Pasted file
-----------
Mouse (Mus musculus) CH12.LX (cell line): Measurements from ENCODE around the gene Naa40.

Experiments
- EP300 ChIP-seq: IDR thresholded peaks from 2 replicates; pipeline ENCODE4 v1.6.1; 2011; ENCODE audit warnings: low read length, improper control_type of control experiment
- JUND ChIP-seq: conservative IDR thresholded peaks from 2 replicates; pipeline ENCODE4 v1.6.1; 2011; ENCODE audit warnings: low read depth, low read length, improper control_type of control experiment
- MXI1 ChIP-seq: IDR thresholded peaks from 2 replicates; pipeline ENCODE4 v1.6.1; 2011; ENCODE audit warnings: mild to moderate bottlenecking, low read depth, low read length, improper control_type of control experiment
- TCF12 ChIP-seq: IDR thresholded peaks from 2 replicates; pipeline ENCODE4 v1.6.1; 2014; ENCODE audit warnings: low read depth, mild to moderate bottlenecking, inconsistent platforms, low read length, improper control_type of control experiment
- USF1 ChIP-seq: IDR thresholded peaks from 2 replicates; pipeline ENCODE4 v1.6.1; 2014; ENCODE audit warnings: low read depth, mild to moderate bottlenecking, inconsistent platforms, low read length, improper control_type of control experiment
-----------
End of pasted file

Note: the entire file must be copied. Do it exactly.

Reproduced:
Mouse (Mus musculus) CH12.LX (cell line): Measurements from ENCODE around the gene Naa40.

Experiments
- EP300 ChIP-seq: IDR thresholded peaks from 2 replicates; pipeline ENCODE4 v1.6.1; 2011; ENCODE audit warnings: low read length, improper control_type of control experiment
- JUND ChIP-seq: conservative IDR thresholded peaks from 2 replicates; pipeline ENCODE4 v1.6.1; 2011; ENCODE audit warnings: low read depth, low read length, improper control_type of control experiment
- MXI1 ChIP-seq: IDR thresholded peaks from 2 replicates; pipeline ENCODE4 v1.6.1; 2011; ENCODE audit warnings: mild to moderate bottlenecking, low read depth, low read length, improper control_type of control experiment
- TCF12 ChIP-seq: IDR thresholded peaks from 2 replicates; pipeline ENCODE4 v1.6.1; 2014; ENCODE audit warnings: low read depth, mild to moderate bottlenecking, inconsistent platforms, low read length, improper control_type of control experiment
- USF1 ChIP-seq: IDR thresholded peaks from 2 replicates; pipeline ENCODE4 v1.6.1; 2014; ENCODE audit warnings: low read depth, mild to moderate bottlenecking, inconsistent platforms, low read length, improper control_type of control experiment